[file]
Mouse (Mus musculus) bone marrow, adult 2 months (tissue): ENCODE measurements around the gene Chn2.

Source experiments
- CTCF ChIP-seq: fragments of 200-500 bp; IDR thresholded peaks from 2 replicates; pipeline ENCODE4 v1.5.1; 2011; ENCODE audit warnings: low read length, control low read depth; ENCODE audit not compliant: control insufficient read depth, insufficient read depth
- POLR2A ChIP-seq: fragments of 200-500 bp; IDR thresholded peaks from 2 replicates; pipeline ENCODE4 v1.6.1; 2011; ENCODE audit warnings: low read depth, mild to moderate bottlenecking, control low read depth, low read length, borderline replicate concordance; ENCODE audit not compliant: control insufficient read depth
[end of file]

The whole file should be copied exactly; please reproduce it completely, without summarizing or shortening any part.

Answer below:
Mouse (Mus musculus) bone marrow, adult 2 months (tissue): ENCODE measurements around the gene Chn2.

Source experiments
- CTCF ChIP-seq: fragments of 200-500 bp; IDR thresholded peaks from 2 replicates; pipeline ENCODE4 v1.5.1; 2011; ENCODE audit warnings: low read length, control low read depth; ENCODE audit not compliant: control insufficient read depth, insufficient read depth
- POLR2A ChIP-seq: fragments of 200-500 bp; IDR thresholded peaks from 2 replicates; pipeline ENCODE4 v1.6.1; 2011; ENCODE audit warnings: low read depth, mild to moderate bottlenecking, control low read depth, low read length, borderline replicate concordance; ENCODE audit not compliant: control insufficient read depth